“So you think just because you buy me a drink, I am going home with you?” She paused for a moment, but only for that moment, “It’s funny, cause I did not see an obligation lable pasted to the side of this glass when I accepted it. What is with you men now-a-days, you think that you buy me a $3.00 drink and away we go to your home or some junky motel off of the highway!”
She saw that he was smiling the whole time that she was ranting and raving, and this made her angry. Her frown lines began to appear as she drew her eye brows together, “And just what is so funny, sir?”
The man had taken a moment to soak in her beauty, “Nothing, I was just… hmm… I was just thinking of something, that is all.” “Well,” she said, “didn’t anyone ever tell you that it is rude to ignore people when they are speaking to you? So tell me again, what is it that you do mister.. uhm, mister” She paused stumbling to search her already intoxicated brain for an answer of his name. “Mr. Bulldron. That’s me, just Mr. Bulldron.”
Bulldron, she had thought, what kind of name is that? “Right, Bulldron.” She gave out a slight chuckle of disbelief. “Believe what you will, but that is the name given to me at birth, and that’s the name I have carried with me.” Mr. Bulldron had said rather nastily. “No need to get uptight Mr. I was only amusing myself.” she told him.
Mr. Bulldron had taken a sip of his scotch and placed the glass back onto the bar top. Glancing in the mirror behind the bar, he could see that she was staring at him intently. “Mr. Bulldron, I hope that you do not think that you are going to get out of it that easy.” Mr. Bulldron had turned to face the young woman. Once again fixating on her appearance. She had soft, wavy hair of red. Her pale skin encompassed rosey checks, red lips and bright blue eyes. No matter how bright the blue of her eyes shown, there was still an air that hung about her, giving way to a saddened young lady. A lady who had obviously been through a rough time. “Mr. Bulldron?” her questioning words broke through his train of thought. “So what is it that you do? For work I mean.”
He could not let her know the true nature of his ‘work’. Thinking quickly, he had responded, “It’s top secret miss. If I tell you, then I’ll have to kill you.” They both had a good laugh. He watched as she lifted her glass to her lips and slowly sipped from it. The mirror picked up a lot that was going on in the bar, yet, for his eyes she was the only thing visable within it. It was strange to him that she would close her eyes while sipping from her glass.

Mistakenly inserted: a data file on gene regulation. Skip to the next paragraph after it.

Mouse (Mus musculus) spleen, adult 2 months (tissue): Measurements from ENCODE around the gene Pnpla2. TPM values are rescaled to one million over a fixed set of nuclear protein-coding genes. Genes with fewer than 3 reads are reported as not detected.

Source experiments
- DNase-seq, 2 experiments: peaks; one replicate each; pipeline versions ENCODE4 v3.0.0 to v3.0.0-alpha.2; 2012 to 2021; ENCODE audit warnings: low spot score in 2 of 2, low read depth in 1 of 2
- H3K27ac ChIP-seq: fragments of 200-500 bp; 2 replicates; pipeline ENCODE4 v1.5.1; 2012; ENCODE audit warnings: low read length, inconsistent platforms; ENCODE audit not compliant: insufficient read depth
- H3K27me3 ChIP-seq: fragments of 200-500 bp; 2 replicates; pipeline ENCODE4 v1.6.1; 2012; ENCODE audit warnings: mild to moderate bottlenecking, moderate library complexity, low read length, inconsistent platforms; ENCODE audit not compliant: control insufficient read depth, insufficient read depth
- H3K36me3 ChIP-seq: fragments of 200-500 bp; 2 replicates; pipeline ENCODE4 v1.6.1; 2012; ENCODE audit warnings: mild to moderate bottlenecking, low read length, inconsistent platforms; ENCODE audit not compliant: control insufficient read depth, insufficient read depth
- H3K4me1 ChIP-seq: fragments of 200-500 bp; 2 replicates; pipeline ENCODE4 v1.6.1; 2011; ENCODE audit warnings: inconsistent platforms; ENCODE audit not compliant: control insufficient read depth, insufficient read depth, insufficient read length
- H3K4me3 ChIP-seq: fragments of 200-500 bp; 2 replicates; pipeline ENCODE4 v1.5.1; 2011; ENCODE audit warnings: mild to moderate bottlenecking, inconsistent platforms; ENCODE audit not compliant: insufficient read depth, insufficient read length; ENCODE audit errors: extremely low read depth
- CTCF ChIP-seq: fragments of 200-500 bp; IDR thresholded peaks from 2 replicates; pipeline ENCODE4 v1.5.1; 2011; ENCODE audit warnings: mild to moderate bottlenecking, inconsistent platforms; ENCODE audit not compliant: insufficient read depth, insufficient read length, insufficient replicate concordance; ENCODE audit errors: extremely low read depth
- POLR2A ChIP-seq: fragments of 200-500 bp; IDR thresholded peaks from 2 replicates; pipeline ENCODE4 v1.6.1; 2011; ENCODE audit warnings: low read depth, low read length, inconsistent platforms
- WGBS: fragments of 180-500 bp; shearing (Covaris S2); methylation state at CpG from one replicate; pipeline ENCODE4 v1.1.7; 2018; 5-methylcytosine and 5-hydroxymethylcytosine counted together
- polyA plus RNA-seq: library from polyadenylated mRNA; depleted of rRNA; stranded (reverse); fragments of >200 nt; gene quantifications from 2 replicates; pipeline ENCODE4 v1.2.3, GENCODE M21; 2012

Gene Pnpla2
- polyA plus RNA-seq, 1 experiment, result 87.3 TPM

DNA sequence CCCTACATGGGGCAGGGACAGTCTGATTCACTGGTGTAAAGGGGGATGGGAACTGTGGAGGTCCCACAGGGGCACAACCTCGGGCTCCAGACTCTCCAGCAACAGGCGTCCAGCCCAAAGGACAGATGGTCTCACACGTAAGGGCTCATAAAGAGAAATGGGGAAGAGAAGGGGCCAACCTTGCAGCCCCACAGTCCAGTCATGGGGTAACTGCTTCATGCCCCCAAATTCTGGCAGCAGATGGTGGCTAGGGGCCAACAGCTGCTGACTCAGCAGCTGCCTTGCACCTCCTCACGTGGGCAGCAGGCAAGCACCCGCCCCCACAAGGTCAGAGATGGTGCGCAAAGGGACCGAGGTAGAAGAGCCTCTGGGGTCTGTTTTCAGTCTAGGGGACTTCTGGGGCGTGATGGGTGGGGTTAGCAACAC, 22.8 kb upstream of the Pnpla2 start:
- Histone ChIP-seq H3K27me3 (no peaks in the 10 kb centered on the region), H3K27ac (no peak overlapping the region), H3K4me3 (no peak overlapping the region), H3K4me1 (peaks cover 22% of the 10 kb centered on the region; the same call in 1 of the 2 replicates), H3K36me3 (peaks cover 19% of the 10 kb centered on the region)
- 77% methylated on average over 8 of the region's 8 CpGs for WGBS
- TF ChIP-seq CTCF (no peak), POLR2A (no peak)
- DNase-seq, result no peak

With his hand cupped around the base of his glass, “So miss, tell me, what is it that you do?” She took one last sip from her glass and placed it on the counter top of the bar. She swivled in her chair just right so that she would be facing him, she sighed and simply said, “I was an actress once upon a time. But that is long ago.”
As she swivled back around in her chair to face the bar, she had raised her hand and began waving as she shouted to the bar tender, “another round. Here! Hey, another round over here!” The bar tender had dismissed her completely. “Stupid bar tender anyways!” she had mumbled under her breath as she had brought the glass up to her lips. Closing her eyes yet again before taking a sip of the glasses contents. “Yuck!’ she had shouted, “Why, this is not my drink at all. It is water! Someone replaced my drink with water! Who would do that?” Her eyes darted around the room. Suddenly, the bar had emptied fastly, and she had hardly noticed the drop in the noise level. It was strange for sure. she knew that the bar had been full only moments ago. Now all that remained here were her and her company, Mr. Bulldron. Oh, and that little old man who sat in the back corner at a little round table hardly big enought for two. She could bearily see the old mans face, for it was masked between the poor lighting and the scruffy hat that enveloped his head. She had given the old man a quick glance, and instantly in her mind knew that he was less than fortunate in his time.
she turned back to see the young man who had shared in company with her this evening, only to find that he had gone, and so had the bar tender himself. “Hello?” she had shouted. “Mr. Bulldron? Anybody?”
She could feel her heart race, pounding harshly beneath her chest, as she got up from her seat and began to search the bar for them. She drew in a deep breath and rounded the corner of the bar. No one there. She slowly made her way across the bar to the bathrooms. She knocked on the mens door. “Mr. Bulldron? Mr. Bulldron, are you in there?” She strained, with her ear up to the door to try and hear something, anything. Nothing.